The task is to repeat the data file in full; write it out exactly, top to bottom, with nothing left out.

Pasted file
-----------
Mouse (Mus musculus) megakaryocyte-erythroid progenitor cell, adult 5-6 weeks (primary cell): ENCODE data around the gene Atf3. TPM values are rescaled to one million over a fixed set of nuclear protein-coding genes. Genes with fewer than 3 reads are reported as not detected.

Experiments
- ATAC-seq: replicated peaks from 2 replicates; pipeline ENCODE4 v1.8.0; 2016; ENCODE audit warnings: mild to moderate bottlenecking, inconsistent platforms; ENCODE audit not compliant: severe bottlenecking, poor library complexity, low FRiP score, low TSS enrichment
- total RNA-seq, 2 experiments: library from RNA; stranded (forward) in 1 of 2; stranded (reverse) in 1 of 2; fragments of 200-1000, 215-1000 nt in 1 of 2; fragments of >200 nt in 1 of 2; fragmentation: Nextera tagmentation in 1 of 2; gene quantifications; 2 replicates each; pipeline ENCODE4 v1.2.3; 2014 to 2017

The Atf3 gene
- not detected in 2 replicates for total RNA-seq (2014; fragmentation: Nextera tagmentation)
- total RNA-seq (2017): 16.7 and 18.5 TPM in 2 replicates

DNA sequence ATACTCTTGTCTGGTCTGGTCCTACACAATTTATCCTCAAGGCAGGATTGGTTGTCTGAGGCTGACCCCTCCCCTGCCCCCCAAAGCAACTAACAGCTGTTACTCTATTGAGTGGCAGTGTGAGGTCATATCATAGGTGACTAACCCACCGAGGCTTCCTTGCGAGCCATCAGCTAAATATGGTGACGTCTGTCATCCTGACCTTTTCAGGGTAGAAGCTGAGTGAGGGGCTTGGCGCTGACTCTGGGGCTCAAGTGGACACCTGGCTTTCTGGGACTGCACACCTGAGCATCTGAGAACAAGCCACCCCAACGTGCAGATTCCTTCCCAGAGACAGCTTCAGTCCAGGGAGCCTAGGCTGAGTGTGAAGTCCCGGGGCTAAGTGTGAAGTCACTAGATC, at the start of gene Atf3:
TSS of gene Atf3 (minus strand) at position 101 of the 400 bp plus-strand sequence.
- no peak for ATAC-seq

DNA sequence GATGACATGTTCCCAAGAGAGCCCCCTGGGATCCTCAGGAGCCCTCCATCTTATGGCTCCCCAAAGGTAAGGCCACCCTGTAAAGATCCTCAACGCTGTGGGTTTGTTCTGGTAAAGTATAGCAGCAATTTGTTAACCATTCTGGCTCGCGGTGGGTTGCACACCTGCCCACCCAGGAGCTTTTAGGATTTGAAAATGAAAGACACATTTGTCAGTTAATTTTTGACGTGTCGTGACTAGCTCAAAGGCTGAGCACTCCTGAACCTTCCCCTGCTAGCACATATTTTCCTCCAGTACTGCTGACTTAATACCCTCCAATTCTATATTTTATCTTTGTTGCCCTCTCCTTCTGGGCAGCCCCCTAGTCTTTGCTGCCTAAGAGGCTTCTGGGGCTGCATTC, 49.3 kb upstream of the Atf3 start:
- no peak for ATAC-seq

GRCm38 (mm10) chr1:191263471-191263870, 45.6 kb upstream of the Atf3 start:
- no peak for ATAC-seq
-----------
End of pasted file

Mouse (Mus musculus) megakaryocyte-erythroid progenitor cell, adult 5-6 weeks (primary cell): ENCODE data around the gene Atf3. TPM values are rescaled to one million over a fixed set of nuclear protein-coding genes. Genes with fewer than 3 reads are reported as not detected.

Experiments
- ATAC-seq: replicated peaks from 2 replicates; pipeline ENCODE4 v1.8.0; 2016; ENCODE audit warnings: mild to moderate bottlenecking, inconsistent platforms; ENCODE audit not compliant: severe bottlenecking, poor library complexity, low FRiP score, low TSS enrichment
- total RNA-seq, 2 experiments: library from RNA; stranded (forward) in 1 of 2; stranded (reverse) in 1 of 2; fragments of 200-1000, 215-1000 nt in 1 of 2; fragments of >200 nt in 1 of 2; fragmentation: Nextera tagmentation in 1 of 2; gene quantifications; 2 replicates each; pipeline ENCODE4 v1.2.3; 2014 to 2017

The Atf3 gene
- not detected in 2 replicates for total RNA-seq (2014; fragmentation: Nextera tagmentation)
- total RNA-seq (2017): 16.7 and 18.5 TPM in 2 replicates

DNA sequence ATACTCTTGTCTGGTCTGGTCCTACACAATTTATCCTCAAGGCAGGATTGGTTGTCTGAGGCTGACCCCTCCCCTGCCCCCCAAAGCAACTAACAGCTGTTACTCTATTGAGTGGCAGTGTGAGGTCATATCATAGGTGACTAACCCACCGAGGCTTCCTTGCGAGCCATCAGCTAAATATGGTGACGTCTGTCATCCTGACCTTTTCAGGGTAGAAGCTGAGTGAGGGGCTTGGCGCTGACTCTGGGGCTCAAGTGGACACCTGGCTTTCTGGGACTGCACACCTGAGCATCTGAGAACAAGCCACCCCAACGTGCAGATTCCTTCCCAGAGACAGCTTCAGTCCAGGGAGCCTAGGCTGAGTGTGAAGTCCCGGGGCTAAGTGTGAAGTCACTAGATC, at the start of gene Atf3:
TSS of gene Atf3 (minus strand) at position 101 of the 400 bp plus-strand sequence.
- no peak for ATAC-seq

DNA sequence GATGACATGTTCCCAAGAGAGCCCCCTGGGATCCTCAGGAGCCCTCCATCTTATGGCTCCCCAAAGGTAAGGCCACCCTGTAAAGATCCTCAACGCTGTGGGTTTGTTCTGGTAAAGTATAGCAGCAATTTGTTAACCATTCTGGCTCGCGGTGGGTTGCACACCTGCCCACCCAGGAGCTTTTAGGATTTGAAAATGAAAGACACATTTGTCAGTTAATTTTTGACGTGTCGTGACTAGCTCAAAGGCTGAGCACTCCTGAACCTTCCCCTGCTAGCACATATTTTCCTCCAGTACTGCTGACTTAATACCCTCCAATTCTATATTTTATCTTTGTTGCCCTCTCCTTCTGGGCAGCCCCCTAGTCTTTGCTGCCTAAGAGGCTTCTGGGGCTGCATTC, 49.3 kb upstream of the Atf3 start:
- no peak for ATAC-seq

GRCm38 (mm10) chr1:191263471-191263870, 45.6 kb upstream of the Atf3 start:
- no peak for ATAC-seq